Saturday, August 25, 2007


I especially love this poem. Of course a Frenchman (okay, Belgian) would think to carry a bed where-ever he goes just in case he sees a beautiful woman, oui?

Simplicity by Henri Michaux

What has been missing in my life until now is simplicity. I am beginning to change, little by little.
For example, now I always go out with my bed, and when a woman pleases me, I take her to bed immediately.
If her ears are ugly or large, or her nose, I take them off with her clothes, and put them under the bed. I keep only what I like.
If her underthings could use a change, I change them right away. That is my gift. If, on the other hand, I see a more beautiful woman passing by, I excuse myself to the first and make her disappear at once.
Some who know me suggest I am incapable of doing just what I said, that I haven’t the temperament. I once believed so myself, but that was because I wasn’t doing everything exactly as I pleased.
Now all my afternoons are good. (Mornings, I work.)

Translated by Nin Andrews from Someone Wants to Steal My Name, CSU Press, 888-278-6473


Bobby Farouk said...

How old was he when this was written?

Nin Andrews said...

He published it first in a collection in 1930 when he was 31 years old. About the same time he wrote "Mes Occupations," which begins: "It's the rare person I meet whom I don't want to beat up."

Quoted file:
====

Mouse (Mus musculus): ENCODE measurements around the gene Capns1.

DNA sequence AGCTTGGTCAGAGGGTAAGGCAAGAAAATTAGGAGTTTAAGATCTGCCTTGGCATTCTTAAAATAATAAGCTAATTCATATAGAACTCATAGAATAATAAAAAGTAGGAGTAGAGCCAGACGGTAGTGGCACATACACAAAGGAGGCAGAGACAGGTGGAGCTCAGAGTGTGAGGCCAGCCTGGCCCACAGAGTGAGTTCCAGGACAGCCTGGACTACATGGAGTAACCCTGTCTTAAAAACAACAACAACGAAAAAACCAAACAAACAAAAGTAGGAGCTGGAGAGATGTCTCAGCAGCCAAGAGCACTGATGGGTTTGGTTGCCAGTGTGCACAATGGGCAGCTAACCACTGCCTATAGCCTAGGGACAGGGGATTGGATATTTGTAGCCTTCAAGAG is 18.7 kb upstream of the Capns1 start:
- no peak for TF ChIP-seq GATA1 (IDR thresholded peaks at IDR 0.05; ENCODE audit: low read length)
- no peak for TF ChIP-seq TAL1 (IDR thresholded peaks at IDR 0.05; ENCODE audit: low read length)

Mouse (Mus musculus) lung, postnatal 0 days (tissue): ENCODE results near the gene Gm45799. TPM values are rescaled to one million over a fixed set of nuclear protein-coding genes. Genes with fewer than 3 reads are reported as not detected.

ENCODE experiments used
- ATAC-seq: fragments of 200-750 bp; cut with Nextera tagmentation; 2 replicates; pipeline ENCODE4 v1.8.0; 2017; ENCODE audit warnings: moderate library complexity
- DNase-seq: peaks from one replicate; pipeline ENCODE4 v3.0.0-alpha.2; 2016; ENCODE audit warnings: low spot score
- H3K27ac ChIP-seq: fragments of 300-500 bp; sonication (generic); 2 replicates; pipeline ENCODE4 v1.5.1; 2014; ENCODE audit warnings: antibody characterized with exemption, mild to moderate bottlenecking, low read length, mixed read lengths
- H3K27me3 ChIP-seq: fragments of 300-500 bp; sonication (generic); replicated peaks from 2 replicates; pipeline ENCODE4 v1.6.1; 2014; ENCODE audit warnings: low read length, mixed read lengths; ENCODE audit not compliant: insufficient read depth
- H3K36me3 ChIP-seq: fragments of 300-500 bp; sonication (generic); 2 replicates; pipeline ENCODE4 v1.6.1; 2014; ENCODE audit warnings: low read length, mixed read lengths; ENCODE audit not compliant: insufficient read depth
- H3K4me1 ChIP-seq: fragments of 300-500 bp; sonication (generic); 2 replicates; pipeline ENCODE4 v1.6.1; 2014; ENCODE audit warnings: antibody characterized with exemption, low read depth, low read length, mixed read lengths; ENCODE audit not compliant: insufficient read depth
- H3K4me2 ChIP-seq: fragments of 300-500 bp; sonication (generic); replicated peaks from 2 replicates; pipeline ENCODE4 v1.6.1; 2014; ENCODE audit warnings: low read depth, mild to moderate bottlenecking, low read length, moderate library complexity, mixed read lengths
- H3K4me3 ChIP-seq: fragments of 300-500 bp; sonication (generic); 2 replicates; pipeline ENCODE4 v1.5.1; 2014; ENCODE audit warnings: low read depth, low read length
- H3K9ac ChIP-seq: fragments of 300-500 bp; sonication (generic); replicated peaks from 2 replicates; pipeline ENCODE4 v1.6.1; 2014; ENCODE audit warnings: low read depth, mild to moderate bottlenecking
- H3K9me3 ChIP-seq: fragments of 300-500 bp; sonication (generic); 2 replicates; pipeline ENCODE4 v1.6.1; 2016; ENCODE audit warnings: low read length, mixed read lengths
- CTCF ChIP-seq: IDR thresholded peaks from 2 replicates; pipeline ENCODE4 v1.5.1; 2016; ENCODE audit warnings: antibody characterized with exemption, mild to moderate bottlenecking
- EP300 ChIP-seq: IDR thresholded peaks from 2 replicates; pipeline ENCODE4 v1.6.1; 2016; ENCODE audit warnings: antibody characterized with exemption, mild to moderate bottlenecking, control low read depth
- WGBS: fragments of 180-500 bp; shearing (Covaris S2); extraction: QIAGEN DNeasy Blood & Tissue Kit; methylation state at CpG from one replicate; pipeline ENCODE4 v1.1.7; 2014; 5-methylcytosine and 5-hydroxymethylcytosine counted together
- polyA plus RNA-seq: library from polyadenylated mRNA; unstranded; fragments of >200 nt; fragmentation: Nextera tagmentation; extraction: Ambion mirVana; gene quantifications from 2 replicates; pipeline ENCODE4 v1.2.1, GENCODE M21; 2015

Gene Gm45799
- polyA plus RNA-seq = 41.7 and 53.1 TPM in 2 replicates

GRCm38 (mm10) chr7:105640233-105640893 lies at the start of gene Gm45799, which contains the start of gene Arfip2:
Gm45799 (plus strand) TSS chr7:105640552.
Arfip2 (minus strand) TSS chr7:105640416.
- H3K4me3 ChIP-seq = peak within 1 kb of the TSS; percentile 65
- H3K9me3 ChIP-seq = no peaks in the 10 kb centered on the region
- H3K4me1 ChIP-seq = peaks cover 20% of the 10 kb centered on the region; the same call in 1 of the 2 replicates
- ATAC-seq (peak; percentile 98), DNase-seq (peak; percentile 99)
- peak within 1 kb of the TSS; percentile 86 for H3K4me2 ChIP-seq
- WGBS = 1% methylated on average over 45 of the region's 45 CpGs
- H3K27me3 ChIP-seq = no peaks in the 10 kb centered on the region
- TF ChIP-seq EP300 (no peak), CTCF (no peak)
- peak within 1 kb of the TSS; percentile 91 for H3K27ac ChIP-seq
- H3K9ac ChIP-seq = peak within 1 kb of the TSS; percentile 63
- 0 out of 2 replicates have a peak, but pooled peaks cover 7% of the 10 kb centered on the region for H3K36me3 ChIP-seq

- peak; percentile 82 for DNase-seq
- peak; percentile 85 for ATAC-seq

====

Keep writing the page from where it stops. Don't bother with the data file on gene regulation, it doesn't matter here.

SarahJane said...

"Mes Occupations" is a favorite of mine. I think it would do everyone good to read that now and then. Thanks for your translation of the underthings poem. i love that one, too.

Seth said...

I love him too. Thanks for the translation. And "Mes Occupations" is an all-time classic...

schabrieres said...

Awesome poem!!! Michaux is a genius!

Joey said...

I love Michaux, too. A. I am writing to you from a far-off country, B. My Occupations [trans. R. Ellman]--"I can rarely see anyone without fighting him," C. the magic stuff and Plume, D. The Session with the Sack.

Marcelo Solis said...

I read this poem when I was 17. Now I am 44. I manage my growth to go in the direction of this poem.
Truly: all my afternoons are great!
I thank Henri for his guidance and you for transltion and sharing.